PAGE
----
I was like the spiritual version of a trust-fund kid growing up. My parents met at an ashram, where I lived until I was 2 years old. I grew up around Eastern philosophy and spirituality—but when you’re 14 and your parents tell you to do something, you run the other way. When I was 19, I found my way back to my spiritual roots—this time because I chose the lifestyle—and like the trust fund kid who realizes all the luxuries and advantages she had from the start, I saw how blessed I was to have been exposed to such wisdom starting at an early age. By the time I was 24 years old, I had done 15 teacher trainings. I was hooked.
I transformed from mischievous teen to awakened young adult after breaking up with my first love. I was heartbroken. I didn’t go out for months. My mom kept urging me to try a yoga class. I finally took one. That’s when I started walking down this new path.
On the plane ride to Colorado for my photoshoot with Yoga Journal there was crazy turbulence—the kind that prompted people on the plane to either scream, cry, or pray. I had some pretty existential thoughts: What am I doing here? What is this all supposed to be for? When I found out the shoot was near Crestone, Colorado, [a spiritual hot-spot known for its Buddhist ashrams], I knew I wanted to visit. When I got to town, I found a ziggurat [a spiritual structure with Middle East and Persian roots that serves as a space for releasing, receiving, and activating practices]. I climbed to the top and released all of the stress from my trip.
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For a long time, I didn’t believe in my own power. I’d struggle with feeling worthy of the gifts and blessings given to me. Even with amazing opportunities, I’d find myself asking, “What’s the catch?” rather than thinking, “Yes! I’m deserving of this.” I think a lot of women struggle with this. At the top of that ziggurat, I tried to remove my self-limiting beliefs. I wanted to get rid of anything that would cause me to get in my own way.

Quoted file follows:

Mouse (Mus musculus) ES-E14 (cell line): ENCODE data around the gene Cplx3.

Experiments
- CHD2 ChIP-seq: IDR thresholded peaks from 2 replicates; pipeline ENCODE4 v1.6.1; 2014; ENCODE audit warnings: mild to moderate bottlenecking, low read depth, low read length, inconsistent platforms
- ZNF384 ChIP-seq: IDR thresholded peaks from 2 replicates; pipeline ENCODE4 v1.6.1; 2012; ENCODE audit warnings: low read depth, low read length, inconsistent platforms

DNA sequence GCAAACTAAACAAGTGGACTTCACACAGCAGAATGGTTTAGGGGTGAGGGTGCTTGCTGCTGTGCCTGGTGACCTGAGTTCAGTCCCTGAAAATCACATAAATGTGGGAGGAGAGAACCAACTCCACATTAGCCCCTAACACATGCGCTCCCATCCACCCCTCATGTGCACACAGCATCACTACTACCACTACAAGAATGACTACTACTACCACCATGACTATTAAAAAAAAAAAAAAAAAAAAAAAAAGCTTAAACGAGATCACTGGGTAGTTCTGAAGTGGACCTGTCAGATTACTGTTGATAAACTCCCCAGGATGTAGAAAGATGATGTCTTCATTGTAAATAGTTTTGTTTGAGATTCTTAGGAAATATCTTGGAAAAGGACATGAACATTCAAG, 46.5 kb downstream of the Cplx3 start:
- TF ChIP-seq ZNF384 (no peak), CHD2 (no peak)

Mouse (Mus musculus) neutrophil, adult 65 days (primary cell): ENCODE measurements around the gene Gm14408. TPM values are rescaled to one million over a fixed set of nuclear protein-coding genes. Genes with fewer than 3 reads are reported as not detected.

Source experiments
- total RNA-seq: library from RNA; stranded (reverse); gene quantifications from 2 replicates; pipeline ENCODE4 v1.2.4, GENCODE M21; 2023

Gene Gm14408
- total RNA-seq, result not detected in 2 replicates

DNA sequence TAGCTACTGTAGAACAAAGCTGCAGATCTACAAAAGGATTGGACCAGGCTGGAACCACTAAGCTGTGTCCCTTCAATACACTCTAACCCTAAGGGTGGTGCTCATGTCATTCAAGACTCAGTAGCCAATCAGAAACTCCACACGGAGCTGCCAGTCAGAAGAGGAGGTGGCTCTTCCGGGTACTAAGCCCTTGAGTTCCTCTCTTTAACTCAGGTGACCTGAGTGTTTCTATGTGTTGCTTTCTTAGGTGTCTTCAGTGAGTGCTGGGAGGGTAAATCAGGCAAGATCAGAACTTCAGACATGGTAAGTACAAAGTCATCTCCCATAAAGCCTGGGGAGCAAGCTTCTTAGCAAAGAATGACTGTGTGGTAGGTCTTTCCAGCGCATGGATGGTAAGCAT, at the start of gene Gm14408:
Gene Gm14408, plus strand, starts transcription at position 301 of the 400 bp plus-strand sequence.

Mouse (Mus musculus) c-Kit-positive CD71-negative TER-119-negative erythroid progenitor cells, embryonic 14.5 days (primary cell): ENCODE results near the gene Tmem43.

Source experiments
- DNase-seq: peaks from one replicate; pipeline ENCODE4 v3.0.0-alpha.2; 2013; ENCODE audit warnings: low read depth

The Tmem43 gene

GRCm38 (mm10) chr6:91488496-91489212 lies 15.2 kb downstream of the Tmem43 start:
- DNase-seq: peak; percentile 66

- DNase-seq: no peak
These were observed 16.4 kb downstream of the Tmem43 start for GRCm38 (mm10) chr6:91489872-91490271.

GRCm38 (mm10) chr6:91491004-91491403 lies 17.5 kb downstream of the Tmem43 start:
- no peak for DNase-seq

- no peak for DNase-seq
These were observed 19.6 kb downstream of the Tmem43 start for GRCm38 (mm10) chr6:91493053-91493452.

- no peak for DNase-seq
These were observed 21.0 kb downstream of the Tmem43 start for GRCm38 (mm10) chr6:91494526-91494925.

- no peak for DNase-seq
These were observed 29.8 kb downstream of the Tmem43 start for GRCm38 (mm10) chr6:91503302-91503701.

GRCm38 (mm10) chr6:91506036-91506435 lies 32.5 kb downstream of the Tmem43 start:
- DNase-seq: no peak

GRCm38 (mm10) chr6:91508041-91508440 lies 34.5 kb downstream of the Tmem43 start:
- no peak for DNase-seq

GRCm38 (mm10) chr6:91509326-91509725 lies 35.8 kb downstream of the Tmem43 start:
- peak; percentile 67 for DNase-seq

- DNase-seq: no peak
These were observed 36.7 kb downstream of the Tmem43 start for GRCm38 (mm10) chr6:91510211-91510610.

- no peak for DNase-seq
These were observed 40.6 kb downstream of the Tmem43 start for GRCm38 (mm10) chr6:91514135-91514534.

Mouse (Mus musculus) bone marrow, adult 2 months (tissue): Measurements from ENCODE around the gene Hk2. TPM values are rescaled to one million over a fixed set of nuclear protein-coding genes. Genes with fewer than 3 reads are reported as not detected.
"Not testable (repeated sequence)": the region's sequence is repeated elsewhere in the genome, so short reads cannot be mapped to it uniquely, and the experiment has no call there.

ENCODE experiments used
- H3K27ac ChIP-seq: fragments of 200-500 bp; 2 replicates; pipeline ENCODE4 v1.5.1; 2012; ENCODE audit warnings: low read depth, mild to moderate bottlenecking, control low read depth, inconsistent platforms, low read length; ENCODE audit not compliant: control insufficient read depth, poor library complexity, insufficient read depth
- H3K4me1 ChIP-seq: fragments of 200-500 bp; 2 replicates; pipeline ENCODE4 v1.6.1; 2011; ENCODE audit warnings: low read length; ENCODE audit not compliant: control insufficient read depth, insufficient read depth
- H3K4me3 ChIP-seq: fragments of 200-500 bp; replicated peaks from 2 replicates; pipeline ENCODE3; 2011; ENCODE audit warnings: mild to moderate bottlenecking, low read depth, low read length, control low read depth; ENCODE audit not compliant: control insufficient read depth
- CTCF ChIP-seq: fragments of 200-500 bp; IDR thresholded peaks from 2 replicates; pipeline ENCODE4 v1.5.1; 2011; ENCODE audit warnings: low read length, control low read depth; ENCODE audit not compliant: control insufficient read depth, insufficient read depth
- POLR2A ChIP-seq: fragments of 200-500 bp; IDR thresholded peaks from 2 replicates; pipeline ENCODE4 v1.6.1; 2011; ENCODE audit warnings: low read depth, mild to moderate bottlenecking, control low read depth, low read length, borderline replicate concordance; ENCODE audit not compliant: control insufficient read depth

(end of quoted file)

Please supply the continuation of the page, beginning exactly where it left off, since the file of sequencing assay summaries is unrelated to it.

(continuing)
I’ve been lucky to study with some of the best teachers on both
the Eastern and Western sides of yoga. My teacher Dharma Mittra is fully ensconced in the classical practices of the eight limbs of yoga, and I gained so much from his commitment to teaching the ancient texts. On the Western side, working with Tiffany Cruikshank was almost like learning physical therapy. I got the best of both worlds.
I love New Yorkers. I live and teach in New York City, and we are driven, ambitious people who walk fast, talk fast, and get annoyed when people are slow. Within this hard-charging intensity, there’s a collective energy. So my goal when I’m teaching 50 to 60 people is to ground their energy and remove some of the excess. I love watching the energy shift from anxious and stressed to calm and kind. Yoga is like a tuning fork, and suddenly everyone is hitting the right note.
My guilty pleasure is Nutella right out of the tub with a spoon. I’ve also been known to stay up really late for a good Netflix binge.